In the United States, discussions are ongoing as to the creation of a national data broker registry. The proposed Data Broker List Act 2019 will require data brokers to join the registry, overseen by the Federal Trade Commission. The bill aims to empower the FTC to maintain a comprehensive information security program to safeguard consumer data from security breaches or data disclosures. In February 2019, the state of Vermont put in place a new law requiring data brokers to register with the secretary of state. In March 2020, the first enforcement action under this law was brought against Clearview AI for the fraudulent acquisition of brokered personal data by using screen scraping technology. However, the law does not go far enough in requiring disclosure of the information in their databases, what data is collected, or who the buyers are. There is also no requirement for brokers to enable consumers access to their own data or to opt out of data collection.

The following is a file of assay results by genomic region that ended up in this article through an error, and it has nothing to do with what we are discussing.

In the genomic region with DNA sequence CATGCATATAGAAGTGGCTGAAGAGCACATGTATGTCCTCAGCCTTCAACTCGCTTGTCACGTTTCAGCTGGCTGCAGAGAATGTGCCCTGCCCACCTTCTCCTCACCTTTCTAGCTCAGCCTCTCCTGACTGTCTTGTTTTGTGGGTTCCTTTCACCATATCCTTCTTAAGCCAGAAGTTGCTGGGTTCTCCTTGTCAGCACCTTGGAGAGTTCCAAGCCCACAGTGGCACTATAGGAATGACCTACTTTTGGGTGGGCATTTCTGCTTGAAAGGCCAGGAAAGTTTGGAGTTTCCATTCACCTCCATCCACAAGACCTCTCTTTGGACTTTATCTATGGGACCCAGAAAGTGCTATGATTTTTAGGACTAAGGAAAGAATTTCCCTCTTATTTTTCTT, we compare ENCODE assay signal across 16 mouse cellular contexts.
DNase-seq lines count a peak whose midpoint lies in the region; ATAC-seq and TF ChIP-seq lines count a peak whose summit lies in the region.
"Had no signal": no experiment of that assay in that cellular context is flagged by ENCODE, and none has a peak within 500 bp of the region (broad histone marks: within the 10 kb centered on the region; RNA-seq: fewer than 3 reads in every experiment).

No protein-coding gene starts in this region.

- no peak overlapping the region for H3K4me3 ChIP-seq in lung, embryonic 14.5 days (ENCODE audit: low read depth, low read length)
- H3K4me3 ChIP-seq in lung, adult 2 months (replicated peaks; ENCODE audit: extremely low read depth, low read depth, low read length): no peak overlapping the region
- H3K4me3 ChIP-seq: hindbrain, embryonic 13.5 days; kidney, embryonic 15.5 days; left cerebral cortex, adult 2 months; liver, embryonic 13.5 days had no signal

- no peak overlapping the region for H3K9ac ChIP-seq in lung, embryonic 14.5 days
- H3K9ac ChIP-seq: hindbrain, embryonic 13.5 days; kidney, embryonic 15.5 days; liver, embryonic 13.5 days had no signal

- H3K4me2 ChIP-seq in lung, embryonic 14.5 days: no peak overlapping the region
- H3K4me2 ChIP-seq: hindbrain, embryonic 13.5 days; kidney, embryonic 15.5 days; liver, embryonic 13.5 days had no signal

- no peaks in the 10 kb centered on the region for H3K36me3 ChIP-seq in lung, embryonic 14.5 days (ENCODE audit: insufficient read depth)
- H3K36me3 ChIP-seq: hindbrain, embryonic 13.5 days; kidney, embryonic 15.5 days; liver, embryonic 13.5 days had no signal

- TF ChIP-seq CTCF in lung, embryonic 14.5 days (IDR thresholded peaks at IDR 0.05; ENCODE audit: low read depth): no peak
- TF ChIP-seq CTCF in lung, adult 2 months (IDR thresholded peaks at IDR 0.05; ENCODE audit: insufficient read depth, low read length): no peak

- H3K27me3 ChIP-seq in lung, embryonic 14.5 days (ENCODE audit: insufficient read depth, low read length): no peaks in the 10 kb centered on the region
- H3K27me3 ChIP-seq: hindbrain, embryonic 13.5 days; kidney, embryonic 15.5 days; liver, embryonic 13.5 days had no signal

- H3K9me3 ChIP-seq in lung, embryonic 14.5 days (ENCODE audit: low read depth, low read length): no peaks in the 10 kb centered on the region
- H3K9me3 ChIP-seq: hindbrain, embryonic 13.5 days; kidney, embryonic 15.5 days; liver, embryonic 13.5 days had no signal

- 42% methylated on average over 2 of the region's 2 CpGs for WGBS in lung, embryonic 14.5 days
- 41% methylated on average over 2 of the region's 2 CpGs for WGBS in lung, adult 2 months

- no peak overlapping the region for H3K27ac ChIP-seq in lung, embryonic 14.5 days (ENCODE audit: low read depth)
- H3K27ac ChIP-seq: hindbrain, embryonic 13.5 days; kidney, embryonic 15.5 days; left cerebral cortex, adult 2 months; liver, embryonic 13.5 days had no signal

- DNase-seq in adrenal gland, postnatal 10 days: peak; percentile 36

There is currently no designated legislation to oversee data protection at the federal level in the United States, but that might potentially change. With anti-trust concerns regarding tech companies looming in Congress, there has been bipartisan willingness to enforce data protection standards. A new Senate bill was introduced in February 2020 for the creation of a federal data protection agency to enforce data protection practices in the United States.